At the Trinamool Congress’ latest campaign launch, facilitated by Prashant Kishor and his Indian Political Action Committee (I-PAC), the atmosphere didn’t seem much different from the usual Mamata Banherjee or Trinamool events.
There was the ‘Paribartan’ (change) band that belted out songs eulogising Mamata and the Trinamool. There was Rabindra Sangeet, and women in coordinated printed sarees singing them with aplomb.
Through all of it, however, the subliminal message didn’t elude anyone.
The name of the campaign, ‘Banglar Gorbo Mamata’ — or ‘Pride Of Bengal, Mamata’ — which received a few suppressed laughs from many in the media contingent, begged one question: Why this larger-than-life rebranding of a leader who has always been the end all and be all of her party?
The answer to that is a little more than the obvious, i.e. the 2021 Assembly elections.
In the run up to the 2016 state elections in West Bengal, Mamata Banerjee had famously asked the people of Bengal to vote like she was the one contesting from all 294 seats.
“Don’t look at who the MLA is. Don’t look at who is standing. Think that it is Mamata Banerjee who is your candidate in all 294 seats,” she’d thundered at an election rally.
How the Trinamool swept that election is for all to see, but it is clear that the party had always been about brand Mamata. So much so, that a massive flyover collapse and a sensational sting operation showing many top Trinamool leaders accepting bribes — both right before the election — did nothing to change the Trinamool’s fate in the 2016 election.
Many would say that it is, therefore, redundant to project an already tall leader as even taller.
But, for Prashant Kishor, this is a tested strategy. One that yielded fantastic results in Delhi, where he did the same with Arvind Kejriwal.
Sources in the Trinamool also say that corruption isn’t as much an issue with the Bengal electorate as is violence. It is what got the Left ousted, and the state will not be tolerating the same from any other party.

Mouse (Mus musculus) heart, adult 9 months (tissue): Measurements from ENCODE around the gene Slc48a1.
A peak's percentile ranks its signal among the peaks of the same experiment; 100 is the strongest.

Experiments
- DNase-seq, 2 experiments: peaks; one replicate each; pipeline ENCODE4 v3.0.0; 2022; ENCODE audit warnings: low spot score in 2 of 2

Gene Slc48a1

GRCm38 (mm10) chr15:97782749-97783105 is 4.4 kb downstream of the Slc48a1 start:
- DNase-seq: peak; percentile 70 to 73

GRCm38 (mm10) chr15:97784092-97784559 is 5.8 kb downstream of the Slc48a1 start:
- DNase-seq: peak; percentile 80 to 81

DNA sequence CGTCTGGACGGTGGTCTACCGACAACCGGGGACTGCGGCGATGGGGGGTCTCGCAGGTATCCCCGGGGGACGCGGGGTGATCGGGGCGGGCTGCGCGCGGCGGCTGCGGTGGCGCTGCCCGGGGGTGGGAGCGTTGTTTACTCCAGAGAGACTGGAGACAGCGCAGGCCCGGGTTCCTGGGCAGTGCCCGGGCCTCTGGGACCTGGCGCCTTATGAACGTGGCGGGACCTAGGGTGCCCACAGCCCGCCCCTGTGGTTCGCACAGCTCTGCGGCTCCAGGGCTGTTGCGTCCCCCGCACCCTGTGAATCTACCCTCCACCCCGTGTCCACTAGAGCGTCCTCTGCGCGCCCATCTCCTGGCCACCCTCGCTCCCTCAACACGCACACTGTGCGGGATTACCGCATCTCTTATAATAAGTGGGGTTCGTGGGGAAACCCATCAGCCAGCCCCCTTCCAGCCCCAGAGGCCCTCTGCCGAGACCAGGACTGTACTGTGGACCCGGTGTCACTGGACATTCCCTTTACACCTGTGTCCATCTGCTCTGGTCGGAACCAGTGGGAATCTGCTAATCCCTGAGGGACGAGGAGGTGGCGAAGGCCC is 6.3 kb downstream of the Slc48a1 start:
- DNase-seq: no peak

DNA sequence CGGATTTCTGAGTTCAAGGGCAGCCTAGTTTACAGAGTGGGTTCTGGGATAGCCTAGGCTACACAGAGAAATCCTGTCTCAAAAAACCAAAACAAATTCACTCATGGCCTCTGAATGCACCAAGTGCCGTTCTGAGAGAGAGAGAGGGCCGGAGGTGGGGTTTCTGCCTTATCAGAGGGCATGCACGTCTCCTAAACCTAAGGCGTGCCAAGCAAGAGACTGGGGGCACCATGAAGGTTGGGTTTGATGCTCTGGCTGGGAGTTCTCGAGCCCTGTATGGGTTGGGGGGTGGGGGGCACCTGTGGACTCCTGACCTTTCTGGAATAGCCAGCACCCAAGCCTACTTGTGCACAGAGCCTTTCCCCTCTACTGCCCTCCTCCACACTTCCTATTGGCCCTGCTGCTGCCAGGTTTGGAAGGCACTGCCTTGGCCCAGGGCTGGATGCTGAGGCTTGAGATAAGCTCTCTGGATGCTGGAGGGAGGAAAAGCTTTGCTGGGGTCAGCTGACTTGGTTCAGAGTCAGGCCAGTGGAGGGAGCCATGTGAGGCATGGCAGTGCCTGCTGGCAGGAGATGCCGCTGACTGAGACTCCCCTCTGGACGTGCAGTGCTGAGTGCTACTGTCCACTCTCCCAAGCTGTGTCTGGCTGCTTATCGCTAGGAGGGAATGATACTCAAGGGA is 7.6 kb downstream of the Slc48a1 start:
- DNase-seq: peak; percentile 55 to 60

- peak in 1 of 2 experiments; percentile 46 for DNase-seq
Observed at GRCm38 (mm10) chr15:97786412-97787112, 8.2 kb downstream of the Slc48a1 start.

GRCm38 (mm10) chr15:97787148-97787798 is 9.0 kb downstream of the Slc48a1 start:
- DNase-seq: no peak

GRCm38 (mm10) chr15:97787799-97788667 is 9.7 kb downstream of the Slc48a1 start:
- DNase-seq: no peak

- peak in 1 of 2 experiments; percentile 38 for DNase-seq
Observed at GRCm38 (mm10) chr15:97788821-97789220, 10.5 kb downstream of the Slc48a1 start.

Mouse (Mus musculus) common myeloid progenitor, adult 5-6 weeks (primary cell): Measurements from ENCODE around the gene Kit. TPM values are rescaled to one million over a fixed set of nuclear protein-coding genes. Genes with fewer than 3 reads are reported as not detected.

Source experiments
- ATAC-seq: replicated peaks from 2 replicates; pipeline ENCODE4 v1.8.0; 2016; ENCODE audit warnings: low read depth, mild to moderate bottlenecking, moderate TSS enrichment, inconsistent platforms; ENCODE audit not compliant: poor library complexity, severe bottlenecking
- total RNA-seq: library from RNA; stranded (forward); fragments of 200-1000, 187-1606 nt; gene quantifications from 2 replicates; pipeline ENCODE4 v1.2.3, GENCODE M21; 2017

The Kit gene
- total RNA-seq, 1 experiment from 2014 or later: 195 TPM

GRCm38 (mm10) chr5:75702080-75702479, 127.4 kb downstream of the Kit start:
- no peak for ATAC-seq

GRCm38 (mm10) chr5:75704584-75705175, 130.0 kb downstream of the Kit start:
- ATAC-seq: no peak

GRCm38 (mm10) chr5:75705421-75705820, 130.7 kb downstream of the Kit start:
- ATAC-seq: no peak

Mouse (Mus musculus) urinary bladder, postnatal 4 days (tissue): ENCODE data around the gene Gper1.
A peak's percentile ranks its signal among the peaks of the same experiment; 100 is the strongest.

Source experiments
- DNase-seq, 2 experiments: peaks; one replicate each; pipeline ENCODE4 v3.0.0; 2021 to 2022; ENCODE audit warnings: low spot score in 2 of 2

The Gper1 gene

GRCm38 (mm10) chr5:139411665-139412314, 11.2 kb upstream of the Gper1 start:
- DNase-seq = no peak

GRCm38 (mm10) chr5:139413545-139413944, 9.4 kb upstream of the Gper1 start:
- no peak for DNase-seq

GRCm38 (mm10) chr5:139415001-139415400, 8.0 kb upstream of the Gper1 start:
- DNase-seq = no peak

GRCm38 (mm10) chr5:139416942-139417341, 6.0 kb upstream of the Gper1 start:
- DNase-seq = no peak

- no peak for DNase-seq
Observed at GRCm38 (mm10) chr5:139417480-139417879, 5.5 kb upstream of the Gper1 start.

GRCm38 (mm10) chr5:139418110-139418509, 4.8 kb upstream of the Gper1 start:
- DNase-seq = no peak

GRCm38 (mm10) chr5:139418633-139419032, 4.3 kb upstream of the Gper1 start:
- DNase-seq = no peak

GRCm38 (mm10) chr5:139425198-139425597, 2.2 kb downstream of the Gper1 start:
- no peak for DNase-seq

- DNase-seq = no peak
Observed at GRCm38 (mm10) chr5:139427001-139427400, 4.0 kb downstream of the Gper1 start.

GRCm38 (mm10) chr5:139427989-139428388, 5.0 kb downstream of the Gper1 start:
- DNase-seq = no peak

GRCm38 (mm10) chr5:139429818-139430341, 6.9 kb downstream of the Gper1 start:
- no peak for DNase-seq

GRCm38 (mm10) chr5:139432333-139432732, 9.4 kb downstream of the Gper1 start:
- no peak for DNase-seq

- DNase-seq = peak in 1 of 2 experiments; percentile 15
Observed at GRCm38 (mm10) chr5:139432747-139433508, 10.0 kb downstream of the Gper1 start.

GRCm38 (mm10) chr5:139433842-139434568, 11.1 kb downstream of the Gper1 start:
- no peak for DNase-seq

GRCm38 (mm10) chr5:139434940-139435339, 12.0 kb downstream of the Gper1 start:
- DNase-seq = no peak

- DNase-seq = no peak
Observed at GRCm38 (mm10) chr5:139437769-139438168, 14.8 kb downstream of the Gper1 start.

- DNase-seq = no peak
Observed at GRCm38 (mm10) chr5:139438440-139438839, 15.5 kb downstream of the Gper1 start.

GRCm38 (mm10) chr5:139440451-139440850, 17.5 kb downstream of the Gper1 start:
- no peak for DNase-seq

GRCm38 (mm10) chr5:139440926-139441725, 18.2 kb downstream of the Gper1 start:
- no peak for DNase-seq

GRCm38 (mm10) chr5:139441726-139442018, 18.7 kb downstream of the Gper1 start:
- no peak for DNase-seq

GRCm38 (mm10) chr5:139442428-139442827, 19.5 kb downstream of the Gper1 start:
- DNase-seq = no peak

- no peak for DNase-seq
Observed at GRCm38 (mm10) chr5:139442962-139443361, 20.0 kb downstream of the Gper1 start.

That, many party workers and leaders feel, is where Trinamool lost ground to the BJP in the 2019 Lok Sabha elections.
“The 2018 panchayat elections and the way the Trinamool handled it has irked many rural voters. For many in these areas, their vote is their inalienable right. The fact that many didn’t get to exercise that right during the panchayat polls because of the Trinamool made them vote for the BJP,” says political analyst Biswanath Chakraborty.
The Trinamool won almost 34 percent of the seats in the panchayat polls uncontested and was criticised heavily for using violence to achieve the same.
Chakraborty’s analysis does resonate on the ground, as this reporter heard many in the rural areas of Malda and Birbhum complaining of the same while covering the 2019 general elections in West Bengal.
The rebranding, therefore, is not so much for Mamata as it is for the Trinamool. It is seemingly more to shift focus away from the fact that Trinamool cadres, in many areas, are showing high-handedness. The message is, once again, that Mamata is on the ballot and no one else. Something that the electorate may have forgotten in 2019.
Bengali–Non-Bengali, To Combat Hindu-Muslim Narrative
Since the Lok Sabha elections, another debate has embroiled the social media circles of Bengal – the Bengali vs Non-Bengali debate.
While the Trinamool is yet to consciously push forth this narrative, the fact that they are trying to portray Mamata as the savior of Bengalis and Bengali culture is apparent in all their public events.
In addition, Trinamool sympathisers, like historian Garga Chatterjee, have been harping on the issue since the Assam NRC.
Mamata is accompanied on her padyatras by Chhau dancers, Baul musicians and rural artistes playing the dhol. Her events in tribal areas are all preceded by tribal women dancing in their traditional attire. And the chief minister herself has never shied away from playing Rabindra Sangeet on her synthesizer or reminding people that Bengal is as much Tagore’s as it is Nazrul’s.
Analysts say that a regional dichotomy is the only way to beat the BJP’s Hindu-Muslim narrative.
That point is illustrated by Mamata’s attack on Amit Shah and the BJP regarding the Delhi violence at the campaign launch.
“This is Bengal. Not Delhi,” she said, while announcing that her Kolkata Police had arrested at least three men who had raised ‘goli maaro’ slogans on the way to Amit Shah’s rally on 1 March.
This was also probably why the name of the campaign was changed from ‘Amar Gorbo Mamata’ (My Pride, Mamata) to ‘Banglar Gorbo Mamata’ (Bengal’s Pride, Mamata), to focus on the fact that she’s not just everyone’s pride, but someone who represents Bengal, in India and the world.
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